Documentary focuses on impact of the Collar City Bridge
A dividing line joke:
What did Zero say to Eight?
It’s a visual joke, one that calls to mind the Hudson River Crossing known as The Collar City Bridge. Less like a collar and more like a belt, the bridge at the base of Hoosick Street in Troy created a north and a south. The construction of the bridge took out streets and displaced many. After the bridge opened to traffic in 1980, Hoosick Street was effectively a chasm that divided a neighborhood.
The bridge and its volume of traffic created dangerous conditions for anyone not travelling the area in a car. Foreseeing this, the project, decades in the making, was opposed by residents. Chief among the opponents was John Henry Lyons, of Troy Area United Ministries (TAUM). John’s wife, also a vocal opponent, was Mary Jane Smith, a founder of Unity House. John and Mary Jane lived in Troy. In their lifetimes they were each (and together) great advocates for social justice. John and Mary Jane saw great needs in the neighborhood. They also saw great promise in the neighbors and in the built environment.
Advocates still work to create better conditions, working toward more ‘complete streets’ that take into account the needs of all users of an area. It’s an uphill battle, literally – Hoosick Street is a long incline stretching from the banks of the Hudson River, east to the interior of Rensselaer County.
On the ground, the Collar City Bridge came to stand more for division than anything else. For this reason, projects like the Uniting Line are a breath of fresh air. The project involves public art, painting new life onto the supports of the bridge. With a goal of reclaiming community space, the project is one of hope, optimism for change, and a declaration of unity, instead of division. It also looks really cool, the start of place making.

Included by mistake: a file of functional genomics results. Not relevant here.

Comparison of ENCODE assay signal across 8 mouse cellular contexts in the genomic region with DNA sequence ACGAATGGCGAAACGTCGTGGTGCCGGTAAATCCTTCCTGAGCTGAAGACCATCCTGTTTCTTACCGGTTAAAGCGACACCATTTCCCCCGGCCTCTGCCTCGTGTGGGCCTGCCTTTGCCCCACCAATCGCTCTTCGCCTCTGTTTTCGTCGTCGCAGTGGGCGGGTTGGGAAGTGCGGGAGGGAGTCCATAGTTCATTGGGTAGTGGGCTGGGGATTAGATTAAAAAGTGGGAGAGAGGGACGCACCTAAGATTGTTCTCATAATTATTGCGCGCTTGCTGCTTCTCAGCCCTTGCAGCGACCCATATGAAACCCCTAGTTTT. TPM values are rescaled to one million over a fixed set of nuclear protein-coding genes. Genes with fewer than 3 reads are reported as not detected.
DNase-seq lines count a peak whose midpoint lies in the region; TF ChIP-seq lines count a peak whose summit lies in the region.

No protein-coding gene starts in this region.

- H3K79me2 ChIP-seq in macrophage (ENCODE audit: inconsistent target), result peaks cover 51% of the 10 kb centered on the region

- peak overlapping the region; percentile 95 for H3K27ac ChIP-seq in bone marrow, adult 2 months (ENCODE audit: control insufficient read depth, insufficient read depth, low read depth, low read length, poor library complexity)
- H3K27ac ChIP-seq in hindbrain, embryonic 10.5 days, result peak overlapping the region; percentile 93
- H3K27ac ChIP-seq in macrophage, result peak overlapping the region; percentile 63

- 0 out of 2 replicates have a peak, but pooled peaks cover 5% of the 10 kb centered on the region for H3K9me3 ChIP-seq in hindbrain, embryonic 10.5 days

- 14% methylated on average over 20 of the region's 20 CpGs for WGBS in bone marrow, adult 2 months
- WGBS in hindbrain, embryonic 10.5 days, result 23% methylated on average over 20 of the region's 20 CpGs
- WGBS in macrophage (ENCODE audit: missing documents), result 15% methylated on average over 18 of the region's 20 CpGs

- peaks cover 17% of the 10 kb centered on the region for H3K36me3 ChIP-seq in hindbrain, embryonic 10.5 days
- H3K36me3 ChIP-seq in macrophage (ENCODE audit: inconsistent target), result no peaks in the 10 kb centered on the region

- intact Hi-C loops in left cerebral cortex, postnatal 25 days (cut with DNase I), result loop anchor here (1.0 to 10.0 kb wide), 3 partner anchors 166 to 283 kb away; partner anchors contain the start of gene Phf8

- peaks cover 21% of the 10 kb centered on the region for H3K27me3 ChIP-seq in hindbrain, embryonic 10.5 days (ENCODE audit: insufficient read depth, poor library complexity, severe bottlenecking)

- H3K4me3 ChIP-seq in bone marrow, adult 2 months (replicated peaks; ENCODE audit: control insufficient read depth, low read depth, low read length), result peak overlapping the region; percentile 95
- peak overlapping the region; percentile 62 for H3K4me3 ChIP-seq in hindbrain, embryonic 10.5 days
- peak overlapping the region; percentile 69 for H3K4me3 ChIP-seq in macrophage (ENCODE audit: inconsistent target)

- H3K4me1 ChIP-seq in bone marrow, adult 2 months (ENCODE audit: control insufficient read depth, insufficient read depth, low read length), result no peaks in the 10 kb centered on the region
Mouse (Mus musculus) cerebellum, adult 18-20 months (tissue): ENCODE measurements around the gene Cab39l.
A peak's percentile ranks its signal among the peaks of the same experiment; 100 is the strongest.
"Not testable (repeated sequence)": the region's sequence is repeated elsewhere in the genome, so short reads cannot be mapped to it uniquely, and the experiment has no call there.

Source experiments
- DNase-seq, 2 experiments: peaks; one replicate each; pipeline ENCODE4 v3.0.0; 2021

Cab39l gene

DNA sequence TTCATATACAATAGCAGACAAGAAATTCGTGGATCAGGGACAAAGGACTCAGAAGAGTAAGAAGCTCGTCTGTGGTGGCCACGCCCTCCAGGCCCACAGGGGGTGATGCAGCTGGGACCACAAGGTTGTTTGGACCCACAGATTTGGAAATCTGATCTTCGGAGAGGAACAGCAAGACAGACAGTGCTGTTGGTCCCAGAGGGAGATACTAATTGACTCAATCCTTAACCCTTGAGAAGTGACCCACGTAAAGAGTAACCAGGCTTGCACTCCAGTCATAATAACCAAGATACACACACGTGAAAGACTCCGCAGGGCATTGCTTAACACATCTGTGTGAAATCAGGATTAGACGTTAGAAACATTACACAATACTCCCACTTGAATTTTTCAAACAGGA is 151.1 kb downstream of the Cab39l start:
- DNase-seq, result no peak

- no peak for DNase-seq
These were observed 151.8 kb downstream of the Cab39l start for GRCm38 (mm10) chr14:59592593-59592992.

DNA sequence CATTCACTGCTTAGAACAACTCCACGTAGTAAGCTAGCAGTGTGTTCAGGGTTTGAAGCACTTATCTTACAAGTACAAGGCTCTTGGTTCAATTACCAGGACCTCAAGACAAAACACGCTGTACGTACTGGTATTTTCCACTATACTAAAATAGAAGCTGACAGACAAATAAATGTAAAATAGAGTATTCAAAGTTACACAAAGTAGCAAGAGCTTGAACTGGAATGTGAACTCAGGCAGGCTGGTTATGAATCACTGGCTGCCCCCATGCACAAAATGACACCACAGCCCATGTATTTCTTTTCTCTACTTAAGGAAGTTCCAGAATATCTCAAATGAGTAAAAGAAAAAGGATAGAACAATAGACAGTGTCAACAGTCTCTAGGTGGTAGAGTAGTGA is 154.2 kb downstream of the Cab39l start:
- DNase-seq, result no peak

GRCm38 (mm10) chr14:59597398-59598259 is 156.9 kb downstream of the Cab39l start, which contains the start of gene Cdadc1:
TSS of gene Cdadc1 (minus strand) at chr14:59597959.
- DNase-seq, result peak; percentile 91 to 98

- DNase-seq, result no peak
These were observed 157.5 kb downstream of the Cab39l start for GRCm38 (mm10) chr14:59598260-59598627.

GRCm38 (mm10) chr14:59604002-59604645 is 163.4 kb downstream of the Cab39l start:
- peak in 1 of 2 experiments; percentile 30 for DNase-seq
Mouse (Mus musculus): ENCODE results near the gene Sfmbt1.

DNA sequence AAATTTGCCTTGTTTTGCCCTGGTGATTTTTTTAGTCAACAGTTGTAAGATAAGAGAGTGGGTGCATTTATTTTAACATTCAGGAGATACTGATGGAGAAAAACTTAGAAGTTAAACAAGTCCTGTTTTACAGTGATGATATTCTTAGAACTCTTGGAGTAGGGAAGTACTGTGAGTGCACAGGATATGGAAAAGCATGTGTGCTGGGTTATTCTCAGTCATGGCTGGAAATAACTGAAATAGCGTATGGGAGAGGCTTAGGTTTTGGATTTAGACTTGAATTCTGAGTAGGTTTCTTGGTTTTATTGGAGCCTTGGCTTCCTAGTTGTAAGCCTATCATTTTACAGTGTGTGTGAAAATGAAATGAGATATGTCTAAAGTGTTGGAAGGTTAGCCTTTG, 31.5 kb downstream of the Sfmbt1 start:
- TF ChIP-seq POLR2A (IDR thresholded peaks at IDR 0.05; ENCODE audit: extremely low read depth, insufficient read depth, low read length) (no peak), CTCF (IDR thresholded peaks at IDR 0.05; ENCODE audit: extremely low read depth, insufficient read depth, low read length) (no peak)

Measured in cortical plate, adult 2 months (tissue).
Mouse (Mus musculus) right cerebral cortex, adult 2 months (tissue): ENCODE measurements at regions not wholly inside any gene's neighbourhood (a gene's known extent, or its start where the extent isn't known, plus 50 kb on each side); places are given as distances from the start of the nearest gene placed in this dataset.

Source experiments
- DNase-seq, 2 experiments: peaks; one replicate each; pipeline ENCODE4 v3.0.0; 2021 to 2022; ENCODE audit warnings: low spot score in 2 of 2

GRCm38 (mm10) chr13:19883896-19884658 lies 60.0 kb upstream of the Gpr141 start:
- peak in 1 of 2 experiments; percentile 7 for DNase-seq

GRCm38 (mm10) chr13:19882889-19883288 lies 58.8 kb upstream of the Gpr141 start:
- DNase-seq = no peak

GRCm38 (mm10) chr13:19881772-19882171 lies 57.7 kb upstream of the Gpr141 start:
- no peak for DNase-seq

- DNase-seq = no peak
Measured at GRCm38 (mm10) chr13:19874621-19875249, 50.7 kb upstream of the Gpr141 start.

John Lyons and Mary Jane Smith did not live to see this art, but one can imagine they’d like it. Likely, they would still shake their fists at the sky about the divider, but they would so so in the shade of the bridge, with neighbors, enjoying a space made brighter and more accessible, in part, by public art.
You can learn more about the Uniting Line in the WMHT documentary, Bridging the Divide here. You can see more about artist Jade Warrick’s fantastic designs here. Tune in to WMHT on social media to stay up to date on the chances to engage with the project, including a chance to ask the artist a question that she’ll then answer on air!
Kudos to neighborhood stakeholders who made this project a reality, competing for and ultimately winning a prestigious Bloomberg Philanthropies Asphalt Art grant. It’s inspiring when cool people work together to bring great ideas to fruition: TAP, the Arts Center of the Capital Region, the Hillside neighbors, and artist Jade Warrick have done a tremendous job. The art is not only a great addition to the neighborhood, it is also an inspiring reminder of power of possibility.